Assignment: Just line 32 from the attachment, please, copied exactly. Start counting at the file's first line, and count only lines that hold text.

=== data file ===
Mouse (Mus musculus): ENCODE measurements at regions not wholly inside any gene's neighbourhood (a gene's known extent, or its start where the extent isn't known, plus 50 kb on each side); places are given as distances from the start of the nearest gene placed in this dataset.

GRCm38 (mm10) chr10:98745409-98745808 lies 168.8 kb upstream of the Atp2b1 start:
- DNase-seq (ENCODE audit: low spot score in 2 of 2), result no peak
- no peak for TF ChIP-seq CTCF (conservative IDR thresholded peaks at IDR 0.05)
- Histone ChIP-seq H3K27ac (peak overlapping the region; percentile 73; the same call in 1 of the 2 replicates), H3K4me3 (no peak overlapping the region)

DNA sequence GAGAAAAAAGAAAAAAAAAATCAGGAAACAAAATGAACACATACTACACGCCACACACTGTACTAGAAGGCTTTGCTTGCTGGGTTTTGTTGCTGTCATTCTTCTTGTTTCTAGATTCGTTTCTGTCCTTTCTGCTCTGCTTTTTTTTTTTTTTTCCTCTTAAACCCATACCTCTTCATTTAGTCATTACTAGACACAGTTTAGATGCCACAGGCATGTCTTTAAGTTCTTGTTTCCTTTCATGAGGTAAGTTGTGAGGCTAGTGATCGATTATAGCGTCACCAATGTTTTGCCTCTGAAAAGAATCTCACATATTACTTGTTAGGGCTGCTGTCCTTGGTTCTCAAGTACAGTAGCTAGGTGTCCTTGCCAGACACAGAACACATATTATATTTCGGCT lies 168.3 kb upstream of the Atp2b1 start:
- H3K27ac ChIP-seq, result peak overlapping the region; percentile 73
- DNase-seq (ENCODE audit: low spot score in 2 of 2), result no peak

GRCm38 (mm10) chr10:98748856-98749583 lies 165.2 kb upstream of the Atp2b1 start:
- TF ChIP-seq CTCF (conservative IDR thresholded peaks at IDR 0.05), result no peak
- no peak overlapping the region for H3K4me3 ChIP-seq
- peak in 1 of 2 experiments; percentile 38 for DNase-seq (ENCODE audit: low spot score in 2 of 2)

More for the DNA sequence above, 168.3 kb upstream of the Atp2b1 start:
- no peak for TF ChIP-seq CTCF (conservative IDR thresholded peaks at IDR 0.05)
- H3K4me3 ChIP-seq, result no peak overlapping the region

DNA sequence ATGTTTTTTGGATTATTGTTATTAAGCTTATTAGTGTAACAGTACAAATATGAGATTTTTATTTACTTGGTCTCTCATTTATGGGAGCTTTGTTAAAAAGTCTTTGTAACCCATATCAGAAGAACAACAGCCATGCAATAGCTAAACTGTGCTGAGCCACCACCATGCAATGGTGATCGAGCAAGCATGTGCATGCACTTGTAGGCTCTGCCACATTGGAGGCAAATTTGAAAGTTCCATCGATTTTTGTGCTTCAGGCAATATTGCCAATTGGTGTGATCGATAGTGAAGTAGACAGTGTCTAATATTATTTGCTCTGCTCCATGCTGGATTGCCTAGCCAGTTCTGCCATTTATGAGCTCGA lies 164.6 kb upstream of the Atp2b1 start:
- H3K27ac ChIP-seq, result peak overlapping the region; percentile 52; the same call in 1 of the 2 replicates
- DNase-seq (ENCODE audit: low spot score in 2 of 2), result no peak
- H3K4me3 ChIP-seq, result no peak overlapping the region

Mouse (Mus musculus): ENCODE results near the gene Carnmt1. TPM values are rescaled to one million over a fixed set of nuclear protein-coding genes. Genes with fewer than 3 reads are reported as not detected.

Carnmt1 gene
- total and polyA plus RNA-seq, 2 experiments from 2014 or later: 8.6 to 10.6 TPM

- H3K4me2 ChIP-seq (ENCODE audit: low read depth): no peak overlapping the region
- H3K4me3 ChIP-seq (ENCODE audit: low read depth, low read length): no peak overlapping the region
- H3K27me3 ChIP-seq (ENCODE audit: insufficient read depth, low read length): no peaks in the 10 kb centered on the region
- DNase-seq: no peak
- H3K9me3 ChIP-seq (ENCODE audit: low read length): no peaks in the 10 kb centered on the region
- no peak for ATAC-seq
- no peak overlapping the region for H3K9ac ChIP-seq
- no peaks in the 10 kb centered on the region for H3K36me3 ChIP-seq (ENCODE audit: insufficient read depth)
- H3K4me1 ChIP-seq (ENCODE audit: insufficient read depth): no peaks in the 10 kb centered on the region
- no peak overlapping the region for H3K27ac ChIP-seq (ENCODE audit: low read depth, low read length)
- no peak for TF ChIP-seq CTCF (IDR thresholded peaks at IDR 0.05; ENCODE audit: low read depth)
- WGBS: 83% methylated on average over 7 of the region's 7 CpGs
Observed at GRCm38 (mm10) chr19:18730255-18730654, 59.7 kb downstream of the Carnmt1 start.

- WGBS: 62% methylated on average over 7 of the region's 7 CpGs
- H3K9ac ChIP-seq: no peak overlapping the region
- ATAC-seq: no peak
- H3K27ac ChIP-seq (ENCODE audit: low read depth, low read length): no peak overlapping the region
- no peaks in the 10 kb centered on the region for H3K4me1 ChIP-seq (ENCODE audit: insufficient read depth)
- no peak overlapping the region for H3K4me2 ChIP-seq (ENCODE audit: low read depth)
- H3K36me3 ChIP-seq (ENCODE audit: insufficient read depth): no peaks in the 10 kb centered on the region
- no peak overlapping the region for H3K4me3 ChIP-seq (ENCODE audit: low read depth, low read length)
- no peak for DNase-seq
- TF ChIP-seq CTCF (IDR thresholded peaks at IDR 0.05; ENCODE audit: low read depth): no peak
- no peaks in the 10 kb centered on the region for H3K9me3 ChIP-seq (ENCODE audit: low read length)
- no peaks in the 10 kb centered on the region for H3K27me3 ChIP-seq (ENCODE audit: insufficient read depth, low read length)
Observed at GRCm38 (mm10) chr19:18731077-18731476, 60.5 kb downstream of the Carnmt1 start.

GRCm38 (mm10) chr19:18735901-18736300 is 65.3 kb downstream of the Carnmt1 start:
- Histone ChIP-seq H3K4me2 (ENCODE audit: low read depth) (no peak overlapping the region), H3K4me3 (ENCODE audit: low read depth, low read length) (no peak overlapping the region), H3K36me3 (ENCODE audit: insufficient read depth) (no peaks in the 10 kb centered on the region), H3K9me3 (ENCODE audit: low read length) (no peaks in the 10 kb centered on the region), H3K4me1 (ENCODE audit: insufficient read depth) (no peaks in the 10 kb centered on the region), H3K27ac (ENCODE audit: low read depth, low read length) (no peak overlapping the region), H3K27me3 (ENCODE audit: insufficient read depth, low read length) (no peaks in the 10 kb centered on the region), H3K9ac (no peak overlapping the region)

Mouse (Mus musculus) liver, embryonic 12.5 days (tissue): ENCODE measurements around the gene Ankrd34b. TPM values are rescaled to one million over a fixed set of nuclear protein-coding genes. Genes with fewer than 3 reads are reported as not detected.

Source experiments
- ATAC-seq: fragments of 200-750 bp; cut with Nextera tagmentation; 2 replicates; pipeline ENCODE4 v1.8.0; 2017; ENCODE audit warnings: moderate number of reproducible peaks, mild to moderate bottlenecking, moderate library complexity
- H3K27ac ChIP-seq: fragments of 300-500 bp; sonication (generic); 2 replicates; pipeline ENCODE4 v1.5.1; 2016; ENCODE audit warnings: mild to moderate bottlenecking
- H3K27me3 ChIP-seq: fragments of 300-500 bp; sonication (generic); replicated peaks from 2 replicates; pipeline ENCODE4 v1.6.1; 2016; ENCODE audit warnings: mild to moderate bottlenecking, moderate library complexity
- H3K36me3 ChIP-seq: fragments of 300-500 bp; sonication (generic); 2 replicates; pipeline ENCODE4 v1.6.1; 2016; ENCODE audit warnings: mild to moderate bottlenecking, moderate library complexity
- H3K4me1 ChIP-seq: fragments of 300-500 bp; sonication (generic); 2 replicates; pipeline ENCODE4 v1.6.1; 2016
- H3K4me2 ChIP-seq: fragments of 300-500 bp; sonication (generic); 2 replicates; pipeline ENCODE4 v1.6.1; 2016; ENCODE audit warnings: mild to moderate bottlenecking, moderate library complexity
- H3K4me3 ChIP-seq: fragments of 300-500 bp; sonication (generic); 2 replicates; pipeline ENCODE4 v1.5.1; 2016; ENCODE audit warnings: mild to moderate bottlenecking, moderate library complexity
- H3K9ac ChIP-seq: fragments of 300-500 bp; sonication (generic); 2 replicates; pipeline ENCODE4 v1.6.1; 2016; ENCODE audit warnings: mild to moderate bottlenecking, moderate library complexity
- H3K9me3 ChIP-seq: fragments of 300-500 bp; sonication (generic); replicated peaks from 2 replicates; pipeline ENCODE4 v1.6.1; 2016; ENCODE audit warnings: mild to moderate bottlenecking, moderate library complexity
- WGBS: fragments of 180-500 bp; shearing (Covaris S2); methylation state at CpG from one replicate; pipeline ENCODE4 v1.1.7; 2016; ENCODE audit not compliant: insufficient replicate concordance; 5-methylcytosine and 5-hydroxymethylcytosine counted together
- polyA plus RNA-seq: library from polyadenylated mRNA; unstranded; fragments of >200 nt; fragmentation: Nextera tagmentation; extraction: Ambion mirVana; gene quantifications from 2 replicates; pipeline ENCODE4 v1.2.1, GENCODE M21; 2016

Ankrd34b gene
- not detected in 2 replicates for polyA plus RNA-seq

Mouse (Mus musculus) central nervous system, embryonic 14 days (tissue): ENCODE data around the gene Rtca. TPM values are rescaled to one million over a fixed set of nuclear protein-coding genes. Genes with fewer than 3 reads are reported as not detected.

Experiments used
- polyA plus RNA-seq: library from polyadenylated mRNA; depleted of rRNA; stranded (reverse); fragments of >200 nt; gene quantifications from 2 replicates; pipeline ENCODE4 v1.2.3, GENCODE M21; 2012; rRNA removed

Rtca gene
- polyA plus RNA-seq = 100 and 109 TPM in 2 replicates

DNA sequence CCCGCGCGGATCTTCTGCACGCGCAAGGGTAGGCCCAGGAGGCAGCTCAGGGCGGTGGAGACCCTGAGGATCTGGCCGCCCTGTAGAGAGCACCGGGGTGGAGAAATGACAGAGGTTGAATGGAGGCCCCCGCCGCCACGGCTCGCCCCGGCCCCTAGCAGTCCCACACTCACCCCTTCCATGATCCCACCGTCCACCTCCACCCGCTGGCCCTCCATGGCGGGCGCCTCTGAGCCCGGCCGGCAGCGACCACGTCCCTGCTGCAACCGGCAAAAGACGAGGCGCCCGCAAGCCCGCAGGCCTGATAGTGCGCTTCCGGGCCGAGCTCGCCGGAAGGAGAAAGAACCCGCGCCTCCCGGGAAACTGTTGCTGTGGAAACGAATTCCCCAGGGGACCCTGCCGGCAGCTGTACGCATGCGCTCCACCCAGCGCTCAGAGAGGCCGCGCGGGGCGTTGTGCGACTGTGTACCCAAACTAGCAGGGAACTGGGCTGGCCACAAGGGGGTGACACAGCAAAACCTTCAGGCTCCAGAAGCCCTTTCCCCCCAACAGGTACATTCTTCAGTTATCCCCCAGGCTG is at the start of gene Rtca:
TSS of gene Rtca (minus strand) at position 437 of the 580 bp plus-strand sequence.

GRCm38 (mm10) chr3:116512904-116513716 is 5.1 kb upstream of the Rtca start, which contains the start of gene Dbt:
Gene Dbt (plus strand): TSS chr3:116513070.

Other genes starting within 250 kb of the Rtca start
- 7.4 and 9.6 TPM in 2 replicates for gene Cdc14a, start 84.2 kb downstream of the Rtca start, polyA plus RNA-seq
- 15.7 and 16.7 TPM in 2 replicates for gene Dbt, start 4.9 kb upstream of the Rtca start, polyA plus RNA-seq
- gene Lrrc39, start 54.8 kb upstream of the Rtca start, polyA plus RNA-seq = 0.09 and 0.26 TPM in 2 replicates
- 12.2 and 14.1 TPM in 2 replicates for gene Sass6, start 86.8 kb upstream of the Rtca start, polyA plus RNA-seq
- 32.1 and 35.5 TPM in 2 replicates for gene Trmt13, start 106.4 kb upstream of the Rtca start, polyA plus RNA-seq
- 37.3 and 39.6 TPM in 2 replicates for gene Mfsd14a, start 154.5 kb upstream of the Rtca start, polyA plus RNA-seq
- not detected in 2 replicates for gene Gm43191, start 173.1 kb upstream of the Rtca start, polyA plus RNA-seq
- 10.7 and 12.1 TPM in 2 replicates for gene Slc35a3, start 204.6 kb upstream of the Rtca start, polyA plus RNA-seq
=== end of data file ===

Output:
- no peak overlapping the region for H3K27ac ChIP-seq (ENCODE audit: low read depth, low read length)